The Secret Garden is a place for bereaved parents to go for comfort, sharing thoughts and feelings and reading of others' thoughts and feelings offering support and virtual hugs. Sophie, Hope & Carly very carefully pick the topic each month and post on the Secret Garden website and the rest is up to us. Here are my thoughts on September's topic...
What has helped you through out this new life the most. Is it your family? your faith? Support groups? A ritual? Music? Physical activity? A new interest? It could be anything. Tell us about how whatever it is has helped you. Please feel free to share photo's,videos, websites, support group information and so on.
Immediately after Chase's death, my family stepped up to the plate. In less than a day, two of my sisters showed up in the NICU. Patric & I had arrived only a few hours before. Friends arranged for our kids to be with us within hours of us asking the favor. My entire family arrived at my door about a day after Chase passed. I was so quickly surrounded by those whose hearts were breaking with ours and only wanted to be with us, in our presence to offer love and support. My house doesn't even hold that many but everyone piled in, no complaints, and I felt a level of protection that I have never felt before--completely surrounded by the people that love me most in this world. Though I was still in shock, physically and emotionally, from what happened and what was happening, I constantly had someone there with me taking care of me and the kids and Patric. I don't think I could have made it without that immense support. Though I know not everyone would want that....it was what I, we, needed.
As reality set in and time passed (after the first week) I needed answers. I read several hundreds of pages of medical reports from my records, the hospital records, Chase's records, the NICU's records....talked to doctors and nurses and friends....all to find out what happened to me and what happened to Chase. I needed something scientific to reason with what happened. I could not stand to listen to another "God's Plan" explanataion or "he was needed in heaven" story from people who had no idea what I was going through. This was certainly painful, but it was also therapeutic. I got (and still do) cold sweats and would shake when I asked people about the day I was in labor and the surgery and some times I would break down talking about it but it was part of my greiving process to talk it out. I went through seriuos trauma, not just a tragedy and this was all helping me get through it. I also had a very specific desire for those around me in my small town to know what happened since this was something that involved more than just us, but the doctor, himself, too. The magnitude of our loss is something that separates me from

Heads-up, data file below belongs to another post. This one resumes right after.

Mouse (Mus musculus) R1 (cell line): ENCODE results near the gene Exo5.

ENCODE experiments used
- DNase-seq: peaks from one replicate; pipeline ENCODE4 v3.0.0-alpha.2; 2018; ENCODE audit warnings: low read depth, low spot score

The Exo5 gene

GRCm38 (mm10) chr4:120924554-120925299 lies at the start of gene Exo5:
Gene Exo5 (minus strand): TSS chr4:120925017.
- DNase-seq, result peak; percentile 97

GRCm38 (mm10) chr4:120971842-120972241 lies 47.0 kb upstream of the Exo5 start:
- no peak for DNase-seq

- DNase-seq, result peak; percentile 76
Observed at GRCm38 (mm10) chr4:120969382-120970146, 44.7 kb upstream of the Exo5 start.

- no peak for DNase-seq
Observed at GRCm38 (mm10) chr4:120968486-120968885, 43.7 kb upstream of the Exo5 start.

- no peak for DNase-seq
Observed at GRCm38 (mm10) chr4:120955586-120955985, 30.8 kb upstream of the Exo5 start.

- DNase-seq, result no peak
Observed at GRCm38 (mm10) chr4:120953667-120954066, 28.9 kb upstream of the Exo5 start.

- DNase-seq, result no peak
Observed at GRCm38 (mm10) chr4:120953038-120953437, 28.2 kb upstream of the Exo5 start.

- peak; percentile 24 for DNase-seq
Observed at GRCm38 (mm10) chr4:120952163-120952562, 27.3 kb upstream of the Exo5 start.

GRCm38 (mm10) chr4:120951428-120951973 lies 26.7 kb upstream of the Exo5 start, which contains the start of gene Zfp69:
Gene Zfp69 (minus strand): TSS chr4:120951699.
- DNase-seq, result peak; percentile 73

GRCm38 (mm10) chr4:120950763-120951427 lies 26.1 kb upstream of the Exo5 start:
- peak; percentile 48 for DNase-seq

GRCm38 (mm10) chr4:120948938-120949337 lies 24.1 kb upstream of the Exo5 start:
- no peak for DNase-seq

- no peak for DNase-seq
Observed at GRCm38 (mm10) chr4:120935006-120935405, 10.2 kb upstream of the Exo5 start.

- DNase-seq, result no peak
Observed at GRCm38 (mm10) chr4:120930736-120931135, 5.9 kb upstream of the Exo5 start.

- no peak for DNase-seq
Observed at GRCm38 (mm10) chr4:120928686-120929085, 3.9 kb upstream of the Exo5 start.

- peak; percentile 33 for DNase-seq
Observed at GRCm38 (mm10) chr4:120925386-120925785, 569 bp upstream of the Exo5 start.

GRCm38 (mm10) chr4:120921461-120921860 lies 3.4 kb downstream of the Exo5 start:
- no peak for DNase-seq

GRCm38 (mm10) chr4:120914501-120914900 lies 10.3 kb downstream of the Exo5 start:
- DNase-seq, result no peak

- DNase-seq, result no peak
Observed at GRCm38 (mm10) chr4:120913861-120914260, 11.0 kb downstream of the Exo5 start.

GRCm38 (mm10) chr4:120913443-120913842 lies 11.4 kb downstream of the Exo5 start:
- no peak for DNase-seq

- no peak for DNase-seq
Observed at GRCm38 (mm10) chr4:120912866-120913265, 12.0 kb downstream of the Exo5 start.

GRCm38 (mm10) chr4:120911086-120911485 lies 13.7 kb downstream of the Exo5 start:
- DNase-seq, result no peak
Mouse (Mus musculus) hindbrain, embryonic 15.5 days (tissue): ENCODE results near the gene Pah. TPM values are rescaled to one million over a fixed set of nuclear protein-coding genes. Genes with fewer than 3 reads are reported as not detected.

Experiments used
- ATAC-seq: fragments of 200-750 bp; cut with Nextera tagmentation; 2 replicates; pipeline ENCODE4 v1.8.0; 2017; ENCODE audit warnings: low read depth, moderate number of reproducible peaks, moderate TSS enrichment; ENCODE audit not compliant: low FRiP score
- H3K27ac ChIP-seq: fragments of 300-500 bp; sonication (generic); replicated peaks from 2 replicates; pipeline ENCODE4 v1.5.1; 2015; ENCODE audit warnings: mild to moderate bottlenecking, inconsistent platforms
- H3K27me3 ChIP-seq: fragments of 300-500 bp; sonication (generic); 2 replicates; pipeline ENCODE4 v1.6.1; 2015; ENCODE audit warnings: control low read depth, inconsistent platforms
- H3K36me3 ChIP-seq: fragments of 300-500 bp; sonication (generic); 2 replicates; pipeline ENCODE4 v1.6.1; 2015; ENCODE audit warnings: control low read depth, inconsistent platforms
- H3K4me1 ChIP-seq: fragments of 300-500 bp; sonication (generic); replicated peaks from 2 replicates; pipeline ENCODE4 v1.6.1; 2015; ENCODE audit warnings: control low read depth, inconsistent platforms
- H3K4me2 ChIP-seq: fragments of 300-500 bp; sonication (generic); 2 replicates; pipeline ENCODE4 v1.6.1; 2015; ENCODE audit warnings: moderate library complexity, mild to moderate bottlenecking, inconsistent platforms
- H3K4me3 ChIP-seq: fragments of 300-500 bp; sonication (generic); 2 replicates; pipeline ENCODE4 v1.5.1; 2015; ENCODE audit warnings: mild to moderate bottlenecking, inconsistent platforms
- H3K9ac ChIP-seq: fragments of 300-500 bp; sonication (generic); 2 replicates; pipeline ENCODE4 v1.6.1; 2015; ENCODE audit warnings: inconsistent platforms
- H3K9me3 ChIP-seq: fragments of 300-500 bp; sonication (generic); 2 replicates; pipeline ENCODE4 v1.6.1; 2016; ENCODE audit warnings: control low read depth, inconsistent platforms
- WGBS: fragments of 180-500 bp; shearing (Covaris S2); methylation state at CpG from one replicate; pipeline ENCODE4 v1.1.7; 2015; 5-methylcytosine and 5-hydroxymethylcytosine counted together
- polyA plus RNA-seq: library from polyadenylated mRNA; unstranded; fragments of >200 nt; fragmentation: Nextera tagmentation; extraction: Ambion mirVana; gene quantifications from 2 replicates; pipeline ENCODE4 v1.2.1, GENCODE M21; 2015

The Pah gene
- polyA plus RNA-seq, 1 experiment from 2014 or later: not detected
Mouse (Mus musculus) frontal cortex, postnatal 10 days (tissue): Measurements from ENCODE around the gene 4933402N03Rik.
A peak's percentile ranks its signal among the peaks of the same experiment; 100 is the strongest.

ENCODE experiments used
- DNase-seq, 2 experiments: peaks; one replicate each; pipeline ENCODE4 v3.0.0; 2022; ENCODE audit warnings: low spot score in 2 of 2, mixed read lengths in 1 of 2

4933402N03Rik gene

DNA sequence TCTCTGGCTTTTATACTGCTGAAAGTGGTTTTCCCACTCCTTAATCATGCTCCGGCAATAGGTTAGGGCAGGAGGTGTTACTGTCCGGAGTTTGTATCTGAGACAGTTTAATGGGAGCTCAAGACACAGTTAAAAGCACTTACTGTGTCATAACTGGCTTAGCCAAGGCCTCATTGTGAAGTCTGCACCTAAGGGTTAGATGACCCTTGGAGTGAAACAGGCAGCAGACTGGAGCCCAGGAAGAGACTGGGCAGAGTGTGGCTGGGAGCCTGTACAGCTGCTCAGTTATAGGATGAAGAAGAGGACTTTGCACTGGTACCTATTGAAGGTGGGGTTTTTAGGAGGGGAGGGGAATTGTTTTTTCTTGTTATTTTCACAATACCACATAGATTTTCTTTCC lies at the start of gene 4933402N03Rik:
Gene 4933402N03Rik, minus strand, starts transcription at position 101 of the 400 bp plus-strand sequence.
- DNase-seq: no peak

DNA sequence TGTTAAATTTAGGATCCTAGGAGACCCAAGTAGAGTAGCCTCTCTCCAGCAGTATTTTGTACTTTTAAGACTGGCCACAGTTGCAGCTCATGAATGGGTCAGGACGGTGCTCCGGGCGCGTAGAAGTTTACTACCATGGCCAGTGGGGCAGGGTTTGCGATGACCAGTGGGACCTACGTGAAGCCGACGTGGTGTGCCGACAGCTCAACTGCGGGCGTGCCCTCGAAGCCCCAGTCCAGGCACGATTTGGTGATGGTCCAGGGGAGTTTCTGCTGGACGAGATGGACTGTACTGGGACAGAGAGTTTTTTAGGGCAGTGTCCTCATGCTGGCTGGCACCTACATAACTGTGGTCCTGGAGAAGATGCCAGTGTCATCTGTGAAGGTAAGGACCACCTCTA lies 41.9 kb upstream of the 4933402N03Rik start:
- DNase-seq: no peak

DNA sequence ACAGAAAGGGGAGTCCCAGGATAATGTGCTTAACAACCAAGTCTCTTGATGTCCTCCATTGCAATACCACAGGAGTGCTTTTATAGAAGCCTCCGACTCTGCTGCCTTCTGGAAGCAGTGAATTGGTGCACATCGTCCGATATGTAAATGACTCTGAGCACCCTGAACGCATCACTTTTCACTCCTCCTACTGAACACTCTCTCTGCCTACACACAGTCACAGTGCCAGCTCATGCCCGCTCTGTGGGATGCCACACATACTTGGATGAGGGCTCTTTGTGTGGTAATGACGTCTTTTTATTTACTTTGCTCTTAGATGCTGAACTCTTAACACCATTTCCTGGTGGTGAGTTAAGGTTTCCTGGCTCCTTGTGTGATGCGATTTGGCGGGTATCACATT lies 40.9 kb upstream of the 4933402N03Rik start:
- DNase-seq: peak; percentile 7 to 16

many people I once called friends. The dismissal of it and that it even happened is something that I can't look past as I live with it every day of my life.
I developed several photos of Chase while he was in the NICU. This also became therapeutic I guess. I have just a few of him in Ruidoso and I only have a few of him with his eyes open. But I have my favorites and I have blown them up and hung them in my room or created different memory keepsakes with them. He is every where I look and not in the few photos I have up, but in the places he was supposed to be present, the cupboard that was supposed to hold his bottles, the bath that was supposed to be baby-friendly, the car that was supposed to hold his carseat, the sisters that were supposed to be holding him and brother that was supposed to be at home playing with him and the daddy that was supposed to holding him on his chest, not a new little puppy that has recently called our place home. And then I see him in the rainbows, the birds, the butterflies, the clouds, the mountains, the storms, the wind....everywhere.
I have always exercised and this has definitely helped me. However, every time I go on a run, my mind is replaying some episode of Chase's life with us. Sometimes this is good and sometimes I have to force myself to think about other things or concentrate on music. The support I have received from other bereaved parents has helped me tremendously. Writing to and reading about the daily struggles of other moms who feel the same as me has given me comfort in that I know others are on this same path I'm walking. When I think my thoughts are crazy or my emotions are out of hand and read a blog of another babyloss mom who feels the same exact way, I am comforted and know that I'm not the only one in this dark, lonely place. As every babyloss mom relates, I am grateful for that resource but I certainly wish that I never knew any of them.
My biggest comfort of all is also the most painful one and that is Chase. My focus is on my baby. I think of him when I'm sad. I think of him when I'm happy. He will never leave my heart, my mind, my soul.